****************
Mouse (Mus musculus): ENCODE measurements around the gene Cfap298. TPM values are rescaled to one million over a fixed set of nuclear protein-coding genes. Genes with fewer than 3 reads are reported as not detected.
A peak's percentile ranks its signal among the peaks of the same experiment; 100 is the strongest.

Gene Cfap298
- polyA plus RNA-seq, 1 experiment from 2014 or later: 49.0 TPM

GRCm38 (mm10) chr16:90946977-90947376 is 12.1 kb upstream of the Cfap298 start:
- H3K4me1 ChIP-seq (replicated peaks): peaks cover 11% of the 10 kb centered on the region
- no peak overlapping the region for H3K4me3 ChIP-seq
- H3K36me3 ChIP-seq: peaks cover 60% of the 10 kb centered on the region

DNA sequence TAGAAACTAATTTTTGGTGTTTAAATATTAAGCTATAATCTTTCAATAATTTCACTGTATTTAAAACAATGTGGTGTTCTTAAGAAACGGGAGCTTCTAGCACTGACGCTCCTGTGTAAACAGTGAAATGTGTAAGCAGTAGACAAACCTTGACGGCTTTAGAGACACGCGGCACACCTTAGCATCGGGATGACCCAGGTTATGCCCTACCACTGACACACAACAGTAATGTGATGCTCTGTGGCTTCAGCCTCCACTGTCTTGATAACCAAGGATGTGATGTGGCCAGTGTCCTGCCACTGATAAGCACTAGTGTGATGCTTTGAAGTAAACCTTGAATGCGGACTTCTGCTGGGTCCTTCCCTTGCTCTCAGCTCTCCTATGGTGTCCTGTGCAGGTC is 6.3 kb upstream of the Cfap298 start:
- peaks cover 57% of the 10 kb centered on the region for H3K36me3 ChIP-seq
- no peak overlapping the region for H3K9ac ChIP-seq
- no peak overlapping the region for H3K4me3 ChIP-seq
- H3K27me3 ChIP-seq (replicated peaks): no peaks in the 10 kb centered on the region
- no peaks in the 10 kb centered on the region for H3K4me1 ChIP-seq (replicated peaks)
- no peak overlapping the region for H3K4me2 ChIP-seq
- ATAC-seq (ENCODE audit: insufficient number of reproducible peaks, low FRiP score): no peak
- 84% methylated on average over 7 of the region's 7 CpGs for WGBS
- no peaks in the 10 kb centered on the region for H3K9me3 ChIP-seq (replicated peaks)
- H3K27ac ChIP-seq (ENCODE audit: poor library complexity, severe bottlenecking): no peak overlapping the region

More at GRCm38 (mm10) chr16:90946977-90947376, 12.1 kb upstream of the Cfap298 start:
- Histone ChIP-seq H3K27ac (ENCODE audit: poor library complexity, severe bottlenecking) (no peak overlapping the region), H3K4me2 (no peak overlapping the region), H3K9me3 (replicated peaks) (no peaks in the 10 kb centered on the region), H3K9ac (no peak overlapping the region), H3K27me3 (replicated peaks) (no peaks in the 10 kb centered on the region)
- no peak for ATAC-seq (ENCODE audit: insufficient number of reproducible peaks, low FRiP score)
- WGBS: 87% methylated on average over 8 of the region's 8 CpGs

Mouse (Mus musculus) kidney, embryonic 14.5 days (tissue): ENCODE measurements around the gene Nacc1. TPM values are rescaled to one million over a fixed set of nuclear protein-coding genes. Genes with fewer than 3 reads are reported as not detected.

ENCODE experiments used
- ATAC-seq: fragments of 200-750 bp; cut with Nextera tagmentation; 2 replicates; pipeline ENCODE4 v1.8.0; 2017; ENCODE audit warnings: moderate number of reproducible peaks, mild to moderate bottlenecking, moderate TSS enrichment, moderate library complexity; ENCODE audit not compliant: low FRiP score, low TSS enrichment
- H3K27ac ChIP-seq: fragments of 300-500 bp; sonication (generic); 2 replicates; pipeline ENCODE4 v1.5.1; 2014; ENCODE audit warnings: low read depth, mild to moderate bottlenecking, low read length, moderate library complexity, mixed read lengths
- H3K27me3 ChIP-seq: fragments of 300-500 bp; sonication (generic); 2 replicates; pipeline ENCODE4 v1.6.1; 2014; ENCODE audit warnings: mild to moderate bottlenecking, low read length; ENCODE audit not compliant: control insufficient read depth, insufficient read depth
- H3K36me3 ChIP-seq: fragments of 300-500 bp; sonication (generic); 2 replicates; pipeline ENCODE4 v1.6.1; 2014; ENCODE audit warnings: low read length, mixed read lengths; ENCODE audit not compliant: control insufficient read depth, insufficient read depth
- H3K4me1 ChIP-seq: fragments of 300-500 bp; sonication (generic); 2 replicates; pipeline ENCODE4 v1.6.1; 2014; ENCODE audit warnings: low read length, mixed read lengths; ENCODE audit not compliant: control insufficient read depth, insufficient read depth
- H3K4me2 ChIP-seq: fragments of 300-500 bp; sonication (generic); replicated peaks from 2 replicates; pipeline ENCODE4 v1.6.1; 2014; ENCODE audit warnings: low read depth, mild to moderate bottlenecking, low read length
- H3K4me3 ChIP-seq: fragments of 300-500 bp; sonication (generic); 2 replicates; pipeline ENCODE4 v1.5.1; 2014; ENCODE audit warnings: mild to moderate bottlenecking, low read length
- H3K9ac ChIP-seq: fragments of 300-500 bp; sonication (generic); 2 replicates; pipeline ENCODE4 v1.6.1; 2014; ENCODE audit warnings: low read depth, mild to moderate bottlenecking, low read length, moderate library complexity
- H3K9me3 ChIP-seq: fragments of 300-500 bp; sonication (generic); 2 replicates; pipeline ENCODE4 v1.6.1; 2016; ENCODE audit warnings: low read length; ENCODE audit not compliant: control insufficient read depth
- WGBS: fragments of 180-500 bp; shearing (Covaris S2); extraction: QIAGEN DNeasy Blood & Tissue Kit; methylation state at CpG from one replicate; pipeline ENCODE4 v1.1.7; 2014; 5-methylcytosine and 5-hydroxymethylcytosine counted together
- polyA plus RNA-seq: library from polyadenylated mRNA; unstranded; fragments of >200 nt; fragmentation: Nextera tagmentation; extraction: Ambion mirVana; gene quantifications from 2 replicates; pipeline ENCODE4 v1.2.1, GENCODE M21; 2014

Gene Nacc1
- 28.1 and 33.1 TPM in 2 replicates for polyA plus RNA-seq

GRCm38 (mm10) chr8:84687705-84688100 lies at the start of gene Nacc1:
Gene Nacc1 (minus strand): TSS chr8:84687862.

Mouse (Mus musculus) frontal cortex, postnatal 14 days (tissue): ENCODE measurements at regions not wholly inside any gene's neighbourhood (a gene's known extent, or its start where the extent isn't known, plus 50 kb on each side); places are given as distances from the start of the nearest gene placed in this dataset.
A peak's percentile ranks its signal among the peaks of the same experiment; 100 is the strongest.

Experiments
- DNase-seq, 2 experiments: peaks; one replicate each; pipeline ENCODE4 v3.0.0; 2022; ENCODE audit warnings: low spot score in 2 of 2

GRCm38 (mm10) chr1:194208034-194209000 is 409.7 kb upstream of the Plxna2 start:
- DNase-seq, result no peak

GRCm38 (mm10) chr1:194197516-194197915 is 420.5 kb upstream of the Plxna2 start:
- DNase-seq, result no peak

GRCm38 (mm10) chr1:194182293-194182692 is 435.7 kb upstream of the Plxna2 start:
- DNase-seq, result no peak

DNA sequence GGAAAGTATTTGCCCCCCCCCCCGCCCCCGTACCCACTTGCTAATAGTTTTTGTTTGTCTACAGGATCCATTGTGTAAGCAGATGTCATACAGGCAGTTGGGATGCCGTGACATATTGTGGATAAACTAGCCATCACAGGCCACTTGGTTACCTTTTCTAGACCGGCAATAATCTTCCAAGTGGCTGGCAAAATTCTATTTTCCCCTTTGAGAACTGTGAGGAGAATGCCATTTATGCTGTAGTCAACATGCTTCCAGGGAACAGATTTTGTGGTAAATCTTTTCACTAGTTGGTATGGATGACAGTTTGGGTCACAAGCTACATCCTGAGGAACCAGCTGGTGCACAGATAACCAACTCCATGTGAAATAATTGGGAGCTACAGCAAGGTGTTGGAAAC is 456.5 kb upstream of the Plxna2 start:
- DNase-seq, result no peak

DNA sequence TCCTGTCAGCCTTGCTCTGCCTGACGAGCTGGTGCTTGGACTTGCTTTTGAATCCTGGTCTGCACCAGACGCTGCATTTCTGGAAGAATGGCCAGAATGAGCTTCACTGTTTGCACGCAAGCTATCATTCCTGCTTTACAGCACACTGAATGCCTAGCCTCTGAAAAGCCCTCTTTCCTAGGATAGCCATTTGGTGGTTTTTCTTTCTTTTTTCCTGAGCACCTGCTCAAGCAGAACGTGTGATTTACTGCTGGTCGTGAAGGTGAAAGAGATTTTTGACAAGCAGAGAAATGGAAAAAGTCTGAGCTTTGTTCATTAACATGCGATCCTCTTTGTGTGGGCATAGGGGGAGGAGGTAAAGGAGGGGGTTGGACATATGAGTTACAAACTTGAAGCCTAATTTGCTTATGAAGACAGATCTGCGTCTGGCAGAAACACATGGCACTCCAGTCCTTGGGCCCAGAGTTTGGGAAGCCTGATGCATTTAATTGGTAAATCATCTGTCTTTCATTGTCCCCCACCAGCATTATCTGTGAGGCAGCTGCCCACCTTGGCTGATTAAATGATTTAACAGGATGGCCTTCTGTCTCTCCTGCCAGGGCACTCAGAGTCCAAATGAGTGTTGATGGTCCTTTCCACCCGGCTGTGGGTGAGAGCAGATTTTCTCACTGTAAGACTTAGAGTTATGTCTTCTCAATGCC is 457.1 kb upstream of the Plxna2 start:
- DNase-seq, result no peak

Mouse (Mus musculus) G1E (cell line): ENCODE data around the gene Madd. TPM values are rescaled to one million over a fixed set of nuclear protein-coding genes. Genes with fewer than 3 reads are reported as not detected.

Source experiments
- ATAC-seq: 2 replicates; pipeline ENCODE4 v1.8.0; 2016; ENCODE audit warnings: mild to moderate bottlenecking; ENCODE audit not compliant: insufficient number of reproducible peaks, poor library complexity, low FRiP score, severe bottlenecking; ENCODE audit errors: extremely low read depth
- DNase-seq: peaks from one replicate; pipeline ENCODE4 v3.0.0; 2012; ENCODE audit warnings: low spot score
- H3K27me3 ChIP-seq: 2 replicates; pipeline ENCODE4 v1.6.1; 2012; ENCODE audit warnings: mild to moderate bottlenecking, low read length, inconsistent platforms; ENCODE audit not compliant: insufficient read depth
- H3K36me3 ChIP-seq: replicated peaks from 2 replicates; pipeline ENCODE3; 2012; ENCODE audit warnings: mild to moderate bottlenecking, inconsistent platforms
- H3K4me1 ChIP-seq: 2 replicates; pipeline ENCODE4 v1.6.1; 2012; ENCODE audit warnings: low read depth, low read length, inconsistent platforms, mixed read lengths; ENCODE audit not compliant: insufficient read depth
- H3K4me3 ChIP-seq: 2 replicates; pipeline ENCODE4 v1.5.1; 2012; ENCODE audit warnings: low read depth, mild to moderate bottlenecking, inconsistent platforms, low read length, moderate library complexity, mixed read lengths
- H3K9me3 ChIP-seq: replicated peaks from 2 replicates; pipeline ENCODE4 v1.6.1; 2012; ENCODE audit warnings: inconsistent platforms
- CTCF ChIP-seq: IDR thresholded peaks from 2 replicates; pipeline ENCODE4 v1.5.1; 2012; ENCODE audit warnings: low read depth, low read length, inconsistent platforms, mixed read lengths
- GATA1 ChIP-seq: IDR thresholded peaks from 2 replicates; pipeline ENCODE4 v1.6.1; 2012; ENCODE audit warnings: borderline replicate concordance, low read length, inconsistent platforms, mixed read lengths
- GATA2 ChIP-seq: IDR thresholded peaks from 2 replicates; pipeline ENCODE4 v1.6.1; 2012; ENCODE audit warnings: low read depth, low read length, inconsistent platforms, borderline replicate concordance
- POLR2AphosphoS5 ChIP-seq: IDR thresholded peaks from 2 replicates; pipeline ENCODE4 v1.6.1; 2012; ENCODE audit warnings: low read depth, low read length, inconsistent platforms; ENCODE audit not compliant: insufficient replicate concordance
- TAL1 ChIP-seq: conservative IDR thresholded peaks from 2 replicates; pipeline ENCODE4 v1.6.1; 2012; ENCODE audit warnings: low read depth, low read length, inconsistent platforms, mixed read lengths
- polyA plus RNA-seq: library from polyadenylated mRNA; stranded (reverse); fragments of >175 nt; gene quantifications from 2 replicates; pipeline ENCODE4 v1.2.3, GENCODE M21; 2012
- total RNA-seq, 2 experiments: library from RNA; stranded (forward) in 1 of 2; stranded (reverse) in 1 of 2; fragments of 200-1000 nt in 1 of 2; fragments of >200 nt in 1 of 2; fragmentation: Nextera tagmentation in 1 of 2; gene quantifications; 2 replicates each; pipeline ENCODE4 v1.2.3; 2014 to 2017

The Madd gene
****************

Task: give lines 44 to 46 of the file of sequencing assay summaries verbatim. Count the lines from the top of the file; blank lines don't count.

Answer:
- DNase-seq, 2 experiments: peaks; one replicate each; pipeline ENCODE4 v3.0.0; 2022; ENCODE audit warnings: low spot score in 2 of 2

GRCm38 (mm10) chr1:194208034-194209000 is 409.7 kb upstream of the Plxna2 start:
- DNase-seq, result no peak